Mediaweek speaks with Melbourne and Sydney smoothfm breakfast hosts following recent ratings upticks.
Why is smoothfm resonating so well with Melbourne listeners right now?
We try to be a positive place – a warm and friendly place. Sometimes people think they are trite values, but I think they are actually really important. The world can sometimes be a bit scary and confronting. There are lots of places you can go where you can get all the news that is tough to handle. I think it’s important to have somewhere that’s a refuge from all that. It doesn’t mean people are stupid and switch off, but they need a time-out to not be continually bombarded with negative news and fear. I don’t think there have been many great talkback stories lately where it’s “the world is a wonderful place. Call up and tell us how good things are”.
Who do you think of as the typical smoothfm listener?
I think about my wife a lot. She is in her mid-40s. She’s a busy woman who works. She has a demanding job. We’ve got a couple of kids. She has to juggle a lot of things. Smooth gives you a place to come and chill out for a while.
Unlike most breakfast shows where the personality of the presenter is at the centre of the show, smooth is all about the music. Do you think the audience does want to hear more from you?
If they do, they haven’t told me about it. I think it’s a real balance at smooth and I think we have the balance right. People have enough going on in their own lives to not want to hear all the time about “how hard is it that I’m an enormously well-paid celebrity”. Get over it. What we try to do is just help people enjoy their day.
With conversation kept to a minimum throughout the show, does that present a greater challenge in choosing topics to discuss and keeping succinct?
I think it talks to the level of skill and thought we give to what we do. It’s relatively easy to just open the microphone and start verballing on. It takes a bit more thought, composition, and craft to think of what you have to convey to get the message across as succinctly as possible and as effectively as possible rather than just yabbering on.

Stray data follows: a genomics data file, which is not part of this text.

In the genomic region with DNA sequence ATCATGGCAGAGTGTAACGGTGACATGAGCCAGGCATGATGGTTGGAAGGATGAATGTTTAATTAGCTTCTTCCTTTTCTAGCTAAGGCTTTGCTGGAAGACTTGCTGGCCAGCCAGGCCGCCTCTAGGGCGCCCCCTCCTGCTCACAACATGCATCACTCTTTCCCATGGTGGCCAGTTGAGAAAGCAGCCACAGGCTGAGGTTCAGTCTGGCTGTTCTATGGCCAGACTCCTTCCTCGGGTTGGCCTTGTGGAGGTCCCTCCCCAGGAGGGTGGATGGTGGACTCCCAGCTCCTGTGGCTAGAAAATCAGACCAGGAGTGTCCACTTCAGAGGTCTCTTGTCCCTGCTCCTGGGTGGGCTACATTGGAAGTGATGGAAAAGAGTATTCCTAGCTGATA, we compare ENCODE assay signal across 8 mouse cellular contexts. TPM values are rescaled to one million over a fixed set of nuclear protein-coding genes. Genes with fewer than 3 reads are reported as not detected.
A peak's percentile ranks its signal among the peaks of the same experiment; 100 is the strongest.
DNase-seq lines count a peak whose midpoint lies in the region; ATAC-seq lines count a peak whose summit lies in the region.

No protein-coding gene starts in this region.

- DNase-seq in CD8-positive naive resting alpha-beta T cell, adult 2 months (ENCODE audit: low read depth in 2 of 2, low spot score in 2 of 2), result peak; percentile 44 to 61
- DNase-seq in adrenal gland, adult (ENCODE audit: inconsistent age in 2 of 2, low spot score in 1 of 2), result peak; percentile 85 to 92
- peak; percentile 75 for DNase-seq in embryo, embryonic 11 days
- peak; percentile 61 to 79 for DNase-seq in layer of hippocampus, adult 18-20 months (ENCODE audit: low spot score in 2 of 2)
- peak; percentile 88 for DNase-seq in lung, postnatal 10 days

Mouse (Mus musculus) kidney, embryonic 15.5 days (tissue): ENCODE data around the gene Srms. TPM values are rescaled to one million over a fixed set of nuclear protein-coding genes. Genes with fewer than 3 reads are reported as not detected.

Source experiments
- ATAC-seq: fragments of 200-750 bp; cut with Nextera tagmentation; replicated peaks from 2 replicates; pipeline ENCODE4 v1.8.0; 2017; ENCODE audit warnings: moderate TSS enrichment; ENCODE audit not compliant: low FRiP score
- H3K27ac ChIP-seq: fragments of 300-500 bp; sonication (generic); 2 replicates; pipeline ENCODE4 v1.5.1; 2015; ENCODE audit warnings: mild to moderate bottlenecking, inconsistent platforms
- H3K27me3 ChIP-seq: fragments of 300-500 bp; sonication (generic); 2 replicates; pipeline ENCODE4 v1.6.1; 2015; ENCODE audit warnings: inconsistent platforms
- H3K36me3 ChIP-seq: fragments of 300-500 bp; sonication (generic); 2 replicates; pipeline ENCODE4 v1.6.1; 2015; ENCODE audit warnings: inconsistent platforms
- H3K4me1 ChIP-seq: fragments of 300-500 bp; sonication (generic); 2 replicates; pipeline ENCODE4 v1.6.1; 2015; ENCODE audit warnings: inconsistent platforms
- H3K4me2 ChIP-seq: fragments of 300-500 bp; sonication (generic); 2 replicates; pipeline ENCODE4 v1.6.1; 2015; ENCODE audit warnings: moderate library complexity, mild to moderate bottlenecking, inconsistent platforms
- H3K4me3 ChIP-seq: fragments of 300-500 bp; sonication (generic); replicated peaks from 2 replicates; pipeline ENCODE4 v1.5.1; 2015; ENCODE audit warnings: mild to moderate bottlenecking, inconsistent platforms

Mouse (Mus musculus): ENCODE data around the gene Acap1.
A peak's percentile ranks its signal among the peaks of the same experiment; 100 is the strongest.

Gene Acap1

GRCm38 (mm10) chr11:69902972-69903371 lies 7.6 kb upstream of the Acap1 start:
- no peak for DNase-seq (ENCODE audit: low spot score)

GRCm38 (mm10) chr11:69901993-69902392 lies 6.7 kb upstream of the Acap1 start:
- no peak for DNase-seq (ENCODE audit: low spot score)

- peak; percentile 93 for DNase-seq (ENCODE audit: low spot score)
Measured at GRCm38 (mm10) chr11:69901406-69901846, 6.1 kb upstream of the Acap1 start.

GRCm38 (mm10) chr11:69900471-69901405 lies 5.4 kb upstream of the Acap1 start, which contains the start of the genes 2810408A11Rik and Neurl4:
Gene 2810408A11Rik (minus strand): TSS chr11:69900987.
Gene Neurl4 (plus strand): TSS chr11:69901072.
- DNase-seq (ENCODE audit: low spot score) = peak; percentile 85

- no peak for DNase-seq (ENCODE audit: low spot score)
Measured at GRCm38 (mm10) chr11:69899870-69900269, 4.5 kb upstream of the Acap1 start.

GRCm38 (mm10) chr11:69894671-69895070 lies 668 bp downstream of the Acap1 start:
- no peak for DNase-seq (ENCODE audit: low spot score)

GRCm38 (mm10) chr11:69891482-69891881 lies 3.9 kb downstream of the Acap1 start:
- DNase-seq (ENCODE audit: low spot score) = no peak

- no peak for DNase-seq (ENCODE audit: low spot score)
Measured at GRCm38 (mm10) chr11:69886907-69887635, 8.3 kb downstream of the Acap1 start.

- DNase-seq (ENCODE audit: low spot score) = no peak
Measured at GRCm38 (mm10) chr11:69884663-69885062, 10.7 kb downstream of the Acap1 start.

How often do you chat with Bogart? Do you share tips or strategies?
We talk to each other on survey day and either console each other or congratulate each other, but Bogart and I have been around for quite a while.
Do you get much of a say in the music played each morning? Can you make requests?
If this was Bruce Springsteen FM, you’d know the answer. We have some clever people who look after our music at smooth: Kate Mason, our music director, does a stellar job and Paul Jackson, our group PD, and Peter Clay, our immediate boss. I’m always sticking my head in the door and saying “how about this”. Occasionally some of them get up. Generally, they have the good wisdom to ignore me.
Who do you think is Sydney’s typical smoothfm listener?
I don’t imagine anyone. I’m talking to a person. So, if you want to say male, female, or age, I speak to just people as opposed to putting them in a box.
When we do meet our listeners, it really is like meeting an old friend. We sit there and start chatting. There’s always something to talk about. It’s interesting how much they know about you. Sometimes you don’t realise how much you give of yourself. We already have a bond in a way. Of course, they love the music so much. We talk about the songs that we’re playing. The nice surprise is that we’re just meeting like an old friend. It’s nice.
How much engagement do you have with your audience?
We try on a monthly basis to have a smooth listener long lunch which Glenn [Daniel], our journalist, and I will host together. We usually have a nice restaurant and intimate group of people. So, whether it’s a table of 10 or 20 it gives us a chance to sit there and talk about the new places that we’re trying out together as well.
What is the difference between the Sydney and Melbourne smoothfm audience?
We try to keep it as local as we can. We’re Sydney, so we try and keep our finger on the pulse with what’s going on, whether it’s some function on at the Opera House or if Chris Hemsworth is filming somewhere and things that people can relate to in everyday life. How to get through the traffic faster. Bring on those driver-less cars.
How often do you talk with your Melbourne counterpart? Do you share tips or strategies?
Who’s the one in Melbourne? [laughs] Mike – we pretty much run on our own accord. We do touch base in terms of “how you going”.
How much of a change is there from a Monday show to a Friday show?
Everyone is in an amazing mood on Friday and you know on Monday people find it a little bit harder. We try and approach each day the same as “let’s just be positive about it” and hopefully not in a sickly or naff way, but in a way of saying “we’re all in this together and life is okay”.
Being so strongly a music format, what do you get up to between songs?
Because you’re firing off everything from the desk, it’s not like you have all that much time. I have panelled for my entire career, so I’m recording a call and editing it while a song’s going on, or maybe changing a sweep, or checking with Glenn in our news. The morning just flies by quickly. All of a suddenly it’s 9 o’clock.